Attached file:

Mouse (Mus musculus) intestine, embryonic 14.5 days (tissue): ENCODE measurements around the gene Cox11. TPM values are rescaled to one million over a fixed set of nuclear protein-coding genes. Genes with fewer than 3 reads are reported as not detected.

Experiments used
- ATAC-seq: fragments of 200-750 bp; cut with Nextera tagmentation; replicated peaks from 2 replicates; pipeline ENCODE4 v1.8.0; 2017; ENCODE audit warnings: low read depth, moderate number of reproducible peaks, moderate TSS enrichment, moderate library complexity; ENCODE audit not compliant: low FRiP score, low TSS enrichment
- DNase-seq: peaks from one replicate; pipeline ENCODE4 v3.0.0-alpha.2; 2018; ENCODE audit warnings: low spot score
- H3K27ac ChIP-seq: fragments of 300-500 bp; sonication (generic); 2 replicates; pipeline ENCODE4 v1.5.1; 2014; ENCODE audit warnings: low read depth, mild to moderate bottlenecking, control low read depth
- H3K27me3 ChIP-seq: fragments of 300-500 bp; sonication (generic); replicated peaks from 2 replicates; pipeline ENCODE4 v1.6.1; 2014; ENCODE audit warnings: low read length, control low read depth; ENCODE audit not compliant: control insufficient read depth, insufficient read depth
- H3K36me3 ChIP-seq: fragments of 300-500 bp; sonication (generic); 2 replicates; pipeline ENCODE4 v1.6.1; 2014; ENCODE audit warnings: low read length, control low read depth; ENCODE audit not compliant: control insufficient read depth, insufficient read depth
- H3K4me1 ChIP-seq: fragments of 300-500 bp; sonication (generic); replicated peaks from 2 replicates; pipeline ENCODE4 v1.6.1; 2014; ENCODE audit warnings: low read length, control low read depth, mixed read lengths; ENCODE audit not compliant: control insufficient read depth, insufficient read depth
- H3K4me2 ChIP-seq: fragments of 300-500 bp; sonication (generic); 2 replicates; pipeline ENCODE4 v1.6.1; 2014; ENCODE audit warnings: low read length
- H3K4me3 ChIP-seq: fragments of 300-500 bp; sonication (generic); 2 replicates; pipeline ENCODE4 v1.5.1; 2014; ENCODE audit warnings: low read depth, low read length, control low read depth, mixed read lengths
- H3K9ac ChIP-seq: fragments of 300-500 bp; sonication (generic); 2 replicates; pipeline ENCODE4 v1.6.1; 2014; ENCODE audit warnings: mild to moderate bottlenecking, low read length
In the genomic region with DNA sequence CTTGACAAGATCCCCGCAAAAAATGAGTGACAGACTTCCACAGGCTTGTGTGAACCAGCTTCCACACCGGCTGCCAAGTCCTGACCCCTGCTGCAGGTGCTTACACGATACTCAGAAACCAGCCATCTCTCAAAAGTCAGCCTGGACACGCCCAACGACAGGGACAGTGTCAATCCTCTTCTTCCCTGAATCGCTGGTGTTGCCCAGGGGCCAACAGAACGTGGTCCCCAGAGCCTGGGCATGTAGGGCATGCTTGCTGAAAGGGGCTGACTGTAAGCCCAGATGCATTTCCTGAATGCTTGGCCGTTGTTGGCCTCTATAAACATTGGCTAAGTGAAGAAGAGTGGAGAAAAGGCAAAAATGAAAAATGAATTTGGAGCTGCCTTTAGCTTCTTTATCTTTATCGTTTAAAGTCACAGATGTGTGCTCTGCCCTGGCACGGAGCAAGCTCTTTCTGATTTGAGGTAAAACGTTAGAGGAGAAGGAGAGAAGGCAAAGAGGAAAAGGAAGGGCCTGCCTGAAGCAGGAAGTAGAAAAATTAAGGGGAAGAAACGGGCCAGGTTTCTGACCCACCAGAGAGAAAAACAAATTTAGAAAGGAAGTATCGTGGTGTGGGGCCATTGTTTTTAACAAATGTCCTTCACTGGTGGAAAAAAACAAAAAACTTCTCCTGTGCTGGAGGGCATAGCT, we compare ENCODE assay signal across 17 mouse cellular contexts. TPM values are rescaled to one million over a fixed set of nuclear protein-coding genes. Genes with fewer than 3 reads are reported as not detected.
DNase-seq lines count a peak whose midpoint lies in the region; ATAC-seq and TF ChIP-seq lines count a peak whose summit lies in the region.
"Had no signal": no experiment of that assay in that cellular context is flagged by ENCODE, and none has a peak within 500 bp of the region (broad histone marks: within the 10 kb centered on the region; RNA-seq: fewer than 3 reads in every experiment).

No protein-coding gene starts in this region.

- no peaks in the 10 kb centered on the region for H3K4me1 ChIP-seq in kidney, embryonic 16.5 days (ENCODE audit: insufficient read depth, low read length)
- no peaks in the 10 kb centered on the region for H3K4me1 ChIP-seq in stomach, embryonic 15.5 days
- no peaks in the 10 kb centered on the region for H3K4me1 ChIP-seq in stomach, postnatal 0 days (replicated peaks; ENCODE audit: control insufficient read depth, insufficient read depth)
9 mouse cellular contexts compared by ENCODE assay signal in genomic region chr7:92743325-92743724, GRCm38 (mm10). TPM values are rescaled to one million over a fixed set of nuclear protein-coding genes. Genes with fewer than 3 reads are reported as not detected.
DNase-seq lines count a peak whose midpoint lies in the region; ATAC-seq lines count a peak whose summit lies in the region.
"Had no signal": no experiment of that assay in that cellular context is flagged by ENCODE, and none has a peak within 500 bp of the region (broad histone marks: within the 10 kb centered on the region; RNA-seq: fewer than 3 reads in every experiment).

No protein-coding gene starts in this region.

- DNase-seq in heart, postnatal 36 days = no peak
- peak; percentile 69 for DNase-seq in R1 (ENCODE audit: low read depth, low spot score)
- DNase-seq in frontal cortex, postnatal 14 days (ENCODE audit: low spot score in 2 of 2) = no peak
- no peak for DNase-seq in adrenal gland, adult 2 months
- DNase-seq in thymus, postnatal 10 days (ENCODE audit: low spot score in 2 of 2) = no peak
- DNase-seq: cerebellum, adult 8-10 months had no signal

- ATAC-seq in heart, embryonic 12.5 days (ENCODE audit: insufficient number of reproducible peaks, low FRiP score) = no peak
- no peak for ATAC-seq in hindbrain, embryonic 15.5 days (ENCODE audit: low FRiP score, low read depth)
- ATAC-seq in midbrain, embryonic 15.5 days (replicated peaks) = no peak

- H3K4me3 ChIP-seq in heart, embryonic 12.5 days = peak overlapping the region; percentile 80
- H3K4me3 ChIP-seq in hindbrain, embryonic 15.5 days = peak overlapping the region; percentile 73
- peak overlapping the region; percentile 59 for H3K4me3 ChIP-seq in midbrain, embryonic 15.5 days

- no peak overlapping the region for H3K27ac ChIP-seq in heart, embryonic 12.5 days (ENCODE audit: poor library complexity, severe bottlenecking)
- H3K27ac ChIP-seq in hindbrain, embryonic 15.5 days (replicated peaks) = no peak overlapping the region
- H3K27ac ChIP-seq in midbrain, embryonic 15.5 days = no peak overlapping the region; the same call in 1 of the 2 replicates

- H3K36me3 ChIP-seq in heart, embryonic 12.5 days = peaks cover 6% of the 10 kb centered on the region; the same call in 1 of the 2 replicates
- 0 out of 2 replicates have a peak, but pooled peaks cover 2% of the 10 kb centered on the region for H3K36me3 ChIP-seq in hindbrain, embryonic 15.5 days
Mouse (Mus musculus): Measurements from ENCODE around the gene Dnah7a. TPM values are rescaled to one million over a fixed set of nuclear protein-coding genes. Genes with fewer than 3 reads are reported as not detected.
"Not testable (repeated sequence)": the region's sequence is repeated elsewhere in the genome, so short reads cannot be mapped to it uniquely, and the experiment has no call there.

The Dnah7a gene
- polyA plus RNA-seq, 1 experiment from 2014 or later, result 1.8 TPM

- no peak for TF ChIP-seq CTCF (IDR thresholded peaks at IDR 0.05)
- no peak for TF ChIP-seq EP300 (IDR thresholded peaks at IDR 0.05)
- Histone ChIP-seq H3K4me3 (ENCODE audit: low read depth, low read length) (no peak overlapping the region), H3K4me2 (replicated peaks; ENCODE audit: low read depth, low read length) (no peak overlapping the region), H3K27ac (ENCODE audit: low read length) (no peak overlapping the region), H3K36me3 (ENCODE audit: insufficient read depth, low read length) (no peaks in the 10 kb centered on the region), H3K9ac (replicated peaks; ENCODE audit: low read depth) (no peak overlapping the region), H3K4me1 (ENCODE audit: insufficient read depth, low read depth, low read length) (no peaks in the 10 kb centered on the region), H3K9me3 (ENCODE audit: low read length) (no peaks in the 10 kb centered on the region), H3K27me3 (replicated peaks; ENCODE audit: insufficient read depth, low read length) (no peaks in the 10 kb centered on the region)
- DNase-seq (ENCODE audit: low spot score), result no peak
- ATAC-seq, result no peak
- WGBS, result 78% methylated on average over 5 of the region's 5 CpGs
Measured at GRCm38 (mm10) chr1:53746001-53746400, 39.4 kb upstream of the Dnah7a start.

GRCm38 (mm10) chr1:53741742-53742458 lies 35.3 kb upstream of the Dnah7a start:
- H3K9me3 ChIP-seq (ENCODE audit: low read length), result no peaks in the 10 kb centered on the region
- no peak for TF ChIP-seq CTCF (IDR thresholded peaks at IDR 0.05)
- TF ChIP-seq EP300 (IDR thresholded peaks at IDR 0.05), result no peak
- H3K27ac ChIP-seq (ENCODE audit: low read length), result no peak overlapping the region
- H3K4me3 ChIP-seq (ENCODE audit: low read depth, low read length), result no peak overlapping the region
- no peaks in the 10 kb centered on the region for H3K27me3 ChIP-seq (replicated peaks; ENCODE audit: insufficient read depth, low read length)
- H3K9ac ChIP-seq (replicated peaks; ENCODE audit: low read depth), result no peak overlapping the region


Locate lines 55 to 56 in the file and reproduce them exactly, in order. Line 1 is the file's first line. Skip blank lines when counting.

- H3K27ac ChIP-seq (ENCODE audit: low read length), result no peak overlapping the region
- H3K4me3 ChIP-seq (ENCODE audit: low read depth, low read length), result no peak overlapping the region